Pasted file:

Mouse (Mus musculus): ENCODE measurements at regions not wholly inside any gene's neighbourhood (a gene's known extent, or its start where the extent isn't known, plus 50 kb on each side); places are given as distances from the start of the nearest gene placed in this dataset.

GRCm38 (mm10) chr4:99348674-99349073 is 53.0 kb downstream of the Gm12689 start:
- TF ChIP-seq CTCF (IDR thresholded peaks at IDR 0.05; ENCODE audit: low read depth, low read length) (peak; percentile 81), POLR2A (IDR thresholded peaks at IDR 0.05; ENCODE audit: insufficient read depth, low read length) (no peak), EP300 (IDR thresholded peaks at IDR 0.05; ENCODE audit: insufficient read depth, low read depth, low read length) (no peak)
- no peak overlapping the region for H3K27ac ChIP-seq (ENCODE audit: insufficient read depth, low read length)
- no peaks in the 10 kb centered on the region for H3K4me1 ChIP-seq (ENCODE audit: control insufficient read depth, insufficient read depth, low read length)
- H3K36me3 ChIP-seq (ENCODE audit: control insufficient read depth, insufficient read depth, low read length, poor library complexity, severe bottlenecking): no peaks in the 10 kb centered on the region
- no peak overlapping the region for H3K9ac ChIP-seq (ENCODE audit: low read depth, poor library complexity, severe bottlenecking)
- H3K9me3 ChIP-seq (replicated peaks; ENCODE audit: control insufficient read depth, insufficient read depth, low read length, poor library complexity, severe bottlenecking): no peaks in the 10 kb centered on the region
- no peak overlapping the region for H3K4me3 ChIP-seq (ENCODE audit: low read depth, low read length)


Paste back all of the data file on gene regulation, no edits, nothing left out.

Mouse (Mus musculus): ENCODE measurements at regions not wholly inside any gene's neighbourhood (a gene's known extent, or its start where the extent isn't known, plus 50 kb on each side); places are given as distances from the start of the nearest gene placed in this dataset.

GRCm38 (mm10) chr4:99348674-99349073 is 53.0 kb downstream of the Gm12689 start:
- TF ChIP-seq CTCF (IDR thresholded peaks at IDR 0.05; ENCODE audit: low read depth, low read length) (peak; percentile 81), POLR2A (IDR thresholded peaks at IDR 0.05; ENCODE audit: insufficient read depth, low read length) (no peak), EP300 (IDR thresholded peaks at IDR 0.05; ENCODE audit: insufficient read depth, low read depth, low read length) (no peak)
- no peak overlapping the region for H3K27ac ChIP-seq (ENCODE audit: insufficient read depth, low read length)
- no peaks in the 10 kb centered on the region for H3K4me1 ChIP-seq (ENCODE audit: control insufficient read depth, insufficient read depth, low read length)
- H3K36me3 ChIP-seq (ENCODE audit: control insufficient read depth, insufficient read depth, low read length, poor library complexity, severe bottlenecking): no peaks in the 10 kb centered on the region
- no peak overlapping the region for H3K9ac ChIP-seq (ENCODE audit: low read depth, poor library complexity, severe bottlenecking)
- H3K9me3 ChIP-seq (replicated peaks; ENCODE audit: control insufficient read depth, insufficient read depth, low read length, poor library complexity, severe bottlenecking): no peaks in the 10 kb centered on the region
- no peak overlapping the region for H3K4me3 ChIP-seq (ENCODE audit: low read depth, low read length)